Okelle’s Guide to Online Shopping for Curvy Ladies

Despite the fact that my blog is mostly devoted to poetry and other arcane topics, the top search term bringing people here lately is “North Style.” Back in April I posted a strongly worded letter to North Style — a company I’ve never actually done any business with. They send me catalogs on a fairly regular basis though, like a lot of other companies do. That’s because I do, in fact, buy clothing from catalogs.

“Why buy your clothing from catalogs?” you ask.

“Funny you should ask,” I reply.

About two or three years ago I made the switch almost entirely from brick-and-mortar stores for pretty much one reason: I am fat. That’s right, I said it. I am a fat fatty. I have a fat belly, a fat ass, fat-ass thighs (which, admittedly, some people like), big fat tits, and miscellaneous fat distributed across the rest of my physique. In the world of fashion — and in the world in general, if you are to believe many people — this is a deadly sin, deadlier thanĀ anger, pride, greed, lust, sloth, envy, and gluttony combined. And since sinning fatties aren’t entitled to the same dignity and respect we accord to, say, people who cause massive financial crises, that means we have to pass by all the really cute outfits offered at reasonable prices on our way to the back of the store, where we can choose from a black polyester tent or a purple polyester tent for twice the prices a “normal” person would pay.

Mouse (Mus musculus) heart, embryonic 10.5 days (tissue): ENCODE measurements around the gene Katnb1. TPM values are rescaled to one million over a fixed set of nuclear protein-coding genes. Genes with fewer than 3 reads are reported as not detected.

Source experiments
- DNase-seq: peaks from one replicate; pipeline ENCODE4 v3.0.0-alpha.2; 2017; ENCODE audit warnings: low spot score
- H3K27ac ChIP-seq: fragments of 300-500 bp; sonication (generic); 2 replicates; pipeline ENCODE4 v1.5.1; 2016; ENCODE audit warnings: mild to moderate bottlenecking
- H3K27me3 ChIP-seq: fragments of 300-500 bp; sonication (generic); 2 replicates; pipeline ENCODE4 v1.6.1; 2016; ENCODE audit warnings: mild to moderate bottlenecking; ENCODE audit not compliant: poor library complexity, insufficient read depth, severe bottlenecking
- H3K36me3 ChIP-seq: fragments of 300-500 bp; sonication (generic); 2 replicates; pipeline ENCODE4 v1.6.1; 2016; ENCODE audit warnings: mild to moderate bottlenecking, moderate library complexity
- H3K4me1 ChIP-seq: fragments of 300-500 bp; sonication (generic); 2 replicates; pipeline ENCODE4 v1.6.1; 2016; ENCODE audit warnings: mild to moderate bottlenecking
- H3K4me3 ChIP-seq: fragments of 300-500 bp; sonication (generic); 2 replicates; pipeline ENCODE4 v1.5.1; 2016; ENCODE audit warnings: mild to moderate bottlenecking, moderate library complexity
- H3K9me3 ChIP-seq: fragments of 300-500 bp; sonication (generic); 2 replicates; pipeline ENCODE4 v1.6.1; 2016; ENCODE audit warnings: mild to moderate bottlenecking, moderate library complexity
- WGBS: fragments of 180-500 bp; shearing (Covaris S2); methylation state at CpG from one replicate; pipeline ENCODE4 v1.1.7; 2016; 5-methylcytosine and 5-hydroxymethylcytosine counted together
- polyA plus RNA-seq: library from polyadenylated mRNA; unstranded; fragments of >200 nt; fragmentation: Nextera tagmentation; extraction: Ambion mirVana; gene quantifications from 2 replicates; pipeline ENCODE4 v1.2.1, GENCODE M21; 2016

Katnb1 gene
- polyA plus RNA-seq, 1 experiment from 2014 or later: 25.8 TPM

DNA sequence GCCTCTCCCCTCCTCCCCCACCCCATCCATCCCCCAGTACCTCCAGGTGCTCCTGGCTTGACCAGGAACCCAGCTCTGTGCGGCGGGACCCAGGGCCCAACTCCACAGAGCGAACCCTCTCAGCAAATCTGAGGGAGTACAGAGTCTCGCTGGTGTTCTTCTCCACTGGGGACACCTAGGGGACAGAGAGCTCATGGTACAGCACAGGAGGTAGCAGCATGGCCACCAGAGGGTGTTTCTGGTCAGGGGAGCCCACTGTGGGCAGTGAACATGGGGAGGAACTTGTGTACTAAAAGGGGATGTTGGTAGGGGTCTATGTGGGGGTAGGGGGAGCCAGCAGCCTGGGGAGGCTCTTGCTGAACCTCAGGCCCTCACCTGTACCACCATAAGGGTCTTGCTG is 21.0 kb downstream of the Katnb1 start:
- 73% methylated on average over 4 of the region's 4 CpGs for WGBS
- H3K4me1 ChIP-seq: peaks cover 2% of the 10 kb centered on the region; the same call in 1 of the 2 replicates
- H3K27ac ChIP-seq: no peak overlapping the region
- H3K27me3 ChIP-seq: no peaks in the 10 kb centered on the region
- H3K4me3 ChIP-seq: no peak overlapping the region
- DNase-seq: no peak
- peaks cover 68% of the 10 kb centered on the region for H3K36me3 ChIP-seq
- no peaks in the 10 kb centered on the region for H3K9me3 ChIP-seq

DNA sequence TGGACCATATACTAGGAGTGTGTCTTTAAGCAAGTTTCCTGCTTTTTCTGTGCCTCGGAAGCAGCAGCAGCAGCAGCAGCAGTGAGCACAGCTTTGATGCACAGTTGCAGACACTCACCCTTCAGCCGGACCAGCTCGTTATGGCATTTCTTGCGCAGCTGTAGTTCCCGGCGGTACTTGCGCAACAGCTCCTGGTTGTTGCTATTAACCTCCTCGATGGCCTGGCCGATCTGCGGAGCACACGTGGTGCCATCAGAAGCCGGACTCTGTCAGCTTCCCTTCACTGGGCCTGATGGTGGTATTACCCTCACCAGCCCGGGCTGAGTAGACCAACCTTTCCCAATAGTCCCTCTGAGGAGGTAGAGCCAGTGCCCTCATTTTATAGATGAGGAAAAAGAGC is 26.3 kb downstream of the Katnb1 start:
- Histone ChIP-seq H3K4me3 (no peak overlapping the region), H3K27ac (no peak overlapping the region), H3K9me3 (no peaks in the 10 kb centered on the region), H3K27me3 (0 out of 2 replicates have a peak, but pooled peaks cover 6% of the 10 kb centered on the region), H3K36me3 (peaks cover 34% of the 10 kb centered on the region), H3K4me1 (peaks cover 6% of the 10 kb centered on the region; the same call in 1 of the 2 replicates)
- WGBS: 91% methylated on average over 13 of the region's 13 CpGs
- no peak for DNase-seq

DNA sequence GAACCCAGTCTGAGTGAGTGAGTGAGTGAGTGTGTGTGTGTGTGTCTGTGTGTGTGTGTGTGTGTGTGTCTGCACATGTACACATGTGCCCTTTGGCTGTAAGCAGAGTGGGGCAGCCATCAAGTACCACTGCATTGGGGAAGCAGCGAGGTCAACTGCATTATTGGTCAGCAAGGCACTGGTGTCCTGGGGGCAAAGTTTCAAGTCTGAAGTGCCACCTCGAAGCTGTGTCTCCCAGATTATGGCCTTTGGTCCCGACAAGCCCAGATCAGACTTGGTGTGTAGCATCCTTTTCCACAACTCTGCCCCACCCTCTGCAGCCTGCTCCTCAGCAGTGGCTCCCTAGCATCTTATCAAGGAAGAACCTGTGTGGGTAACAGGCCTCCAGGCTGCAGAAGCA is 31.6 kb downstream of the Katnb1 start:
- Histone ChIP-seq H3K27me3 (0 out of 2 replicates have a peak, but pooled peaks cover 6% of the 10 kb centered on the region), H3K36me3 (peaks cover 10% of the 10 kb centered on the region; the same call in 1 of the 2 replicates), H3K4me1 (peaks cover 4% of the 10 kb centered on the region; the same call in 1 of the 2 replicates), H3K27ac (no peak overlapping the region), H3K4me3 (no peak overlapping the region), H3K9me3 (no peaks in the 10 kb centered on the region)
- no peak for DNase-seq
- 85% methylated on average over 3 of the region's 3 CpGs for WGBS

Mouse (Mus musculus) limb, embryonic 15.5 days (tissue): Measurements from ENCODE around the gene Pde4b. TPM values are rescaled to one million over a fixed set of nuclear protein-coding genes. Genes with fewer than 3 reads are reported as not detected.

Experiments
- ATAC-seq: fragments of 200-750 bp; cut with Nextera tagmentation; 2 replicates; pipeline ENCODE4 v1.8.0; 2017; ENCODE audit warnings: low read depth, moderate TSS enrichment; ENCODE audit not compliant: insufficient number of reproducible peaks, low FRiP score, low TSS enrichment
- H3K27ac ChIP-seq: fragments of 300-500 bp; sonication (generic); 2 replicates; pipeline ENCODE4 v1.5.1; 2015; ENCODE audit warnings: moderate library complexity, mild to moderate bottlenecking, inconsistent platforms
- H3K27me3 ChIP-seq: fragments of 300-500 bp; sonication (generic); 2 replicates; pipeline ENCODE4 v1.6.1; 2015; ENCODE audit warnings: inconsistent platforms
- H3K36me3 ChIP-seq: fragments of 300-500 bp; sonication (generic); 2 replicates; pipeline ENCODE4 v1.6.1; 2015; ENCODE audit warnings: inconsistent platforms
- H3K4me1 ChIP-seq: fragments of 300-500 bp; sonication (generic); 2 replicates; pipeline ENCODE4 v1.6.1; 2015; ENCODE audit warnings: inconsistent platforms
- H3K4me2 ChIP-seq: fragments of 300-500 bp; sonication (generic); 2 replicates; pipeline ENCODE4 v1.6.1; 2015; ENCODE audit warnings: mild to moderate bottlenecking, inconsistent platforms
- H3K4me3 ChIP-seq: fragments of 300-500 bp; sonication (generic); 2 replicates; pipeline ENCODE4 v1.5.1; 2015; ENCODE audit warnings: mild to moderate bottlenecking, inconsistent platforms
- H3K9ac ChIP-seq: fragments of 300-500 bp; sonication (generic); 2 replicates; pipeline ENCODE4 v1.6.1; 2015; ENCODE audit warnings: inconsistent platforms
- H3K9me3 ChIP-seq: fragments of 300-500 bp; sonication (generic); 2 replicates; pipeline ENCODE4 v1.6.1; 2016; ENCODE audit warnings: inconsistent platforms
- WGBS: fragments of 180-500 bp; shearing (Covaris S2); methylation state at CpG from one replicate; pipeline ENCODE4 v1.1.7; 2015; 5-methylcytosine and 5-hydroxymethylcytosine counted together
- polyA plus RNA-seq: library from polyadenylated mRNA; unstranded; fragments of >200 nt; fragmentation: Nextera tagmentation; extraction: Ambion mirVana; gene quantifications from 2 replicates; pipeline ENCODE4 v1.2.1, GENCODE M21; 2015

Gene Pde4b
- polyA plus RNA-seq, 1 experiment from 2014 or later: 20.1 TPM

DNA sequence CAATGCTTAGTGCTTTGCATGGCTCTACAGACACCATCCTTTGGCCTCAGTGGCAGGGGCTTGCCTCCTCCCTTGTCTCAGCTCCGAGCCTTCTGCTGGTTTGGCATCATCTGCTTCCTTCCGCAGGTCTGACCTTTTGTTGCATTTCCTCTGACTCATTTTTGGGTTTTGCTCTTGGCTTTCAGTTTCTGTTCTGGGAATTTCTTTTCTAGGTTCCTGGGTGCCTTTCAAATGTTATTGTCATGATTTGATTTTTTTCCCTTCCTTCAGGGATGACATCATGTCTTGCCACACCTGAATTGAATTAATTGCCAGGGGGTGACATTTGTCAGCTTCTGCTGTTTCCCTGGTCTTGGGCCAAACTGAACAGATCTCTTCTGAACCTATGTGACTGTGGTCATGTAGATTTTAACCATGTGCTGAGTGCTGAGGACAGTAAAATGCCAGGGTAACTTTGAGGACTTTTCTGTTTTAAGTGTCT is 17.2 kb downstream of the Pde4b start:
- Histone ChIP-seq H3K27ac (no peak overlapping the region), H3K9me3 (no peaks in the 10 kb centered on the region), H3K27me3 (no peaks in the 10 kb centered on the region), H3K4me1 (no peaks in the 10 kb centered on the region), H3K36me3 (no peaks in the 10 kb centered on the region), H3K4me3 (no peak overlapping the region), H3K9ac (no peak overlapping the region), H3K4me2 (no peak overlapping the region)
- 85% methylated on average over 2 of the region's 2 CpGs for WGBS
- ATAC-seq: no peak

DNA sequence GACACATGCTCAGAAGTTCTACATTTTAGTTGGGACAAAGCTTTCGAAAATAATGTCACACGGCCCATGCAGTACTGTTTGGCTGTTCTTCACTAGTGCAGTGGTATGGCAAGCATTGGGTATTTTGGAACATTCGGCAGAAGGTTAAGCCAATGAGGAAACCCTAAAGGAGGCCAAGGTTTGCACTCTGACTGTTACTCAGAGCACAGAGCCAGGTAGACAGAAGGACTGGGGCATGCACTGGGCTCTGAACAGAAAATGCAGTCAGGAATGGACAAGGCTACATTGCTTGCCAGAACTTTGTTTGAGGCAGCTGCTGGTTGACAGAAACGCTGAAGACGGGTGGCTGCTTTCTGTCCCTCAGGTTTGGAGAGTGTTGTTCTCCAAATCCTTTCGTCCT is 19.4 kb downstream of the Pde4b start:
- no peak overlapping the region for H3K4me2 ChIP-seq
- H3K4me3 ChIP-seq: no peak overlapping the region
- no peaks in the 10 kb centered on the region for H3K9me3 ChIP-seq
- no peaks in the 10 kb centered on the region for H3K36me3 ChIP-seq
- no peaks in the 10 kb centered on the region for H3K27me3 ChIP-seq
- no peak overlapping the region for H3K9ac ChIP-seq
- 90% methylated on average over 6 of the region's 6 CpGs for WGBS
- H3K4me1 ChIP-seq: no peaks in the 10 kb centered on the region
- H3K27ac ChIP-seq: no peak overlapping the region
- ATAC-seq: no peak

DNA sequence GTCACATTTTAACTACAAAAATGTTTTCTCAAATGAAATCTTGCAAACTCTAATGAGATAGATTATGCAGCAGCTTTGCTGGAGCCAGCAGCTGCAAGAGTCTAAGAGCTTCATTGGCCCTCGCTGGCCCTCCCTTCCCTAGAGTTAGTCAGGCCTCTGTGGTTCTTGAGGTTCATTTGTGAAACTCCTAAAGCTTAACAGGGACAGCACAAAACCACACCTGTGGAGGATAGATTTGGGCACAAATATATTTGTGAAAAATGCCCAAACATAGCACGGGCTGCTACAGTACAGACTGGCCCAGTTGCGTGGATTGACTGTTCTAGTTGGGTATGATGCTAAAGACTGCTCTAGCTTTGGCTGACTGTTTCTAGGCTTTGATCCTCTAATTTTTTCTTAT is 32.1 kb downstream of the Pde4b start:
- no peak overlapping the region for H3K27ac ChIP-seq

Thanks to teh Intarnets and to other fat fatties who like to look cute, I have other options. Also, I got some extra cash back after paying off a debt and discovered a few places who offered free shipping. Et voila! La belle femme sans honte est arrivee.

Applied to marketing, this means that any retailer who thinks I might possibly buy their stuff sends me catalogs regularly. If I actually BUY something from their catalog, I get a veritable deluge of the things. And I keep the damn things laying around because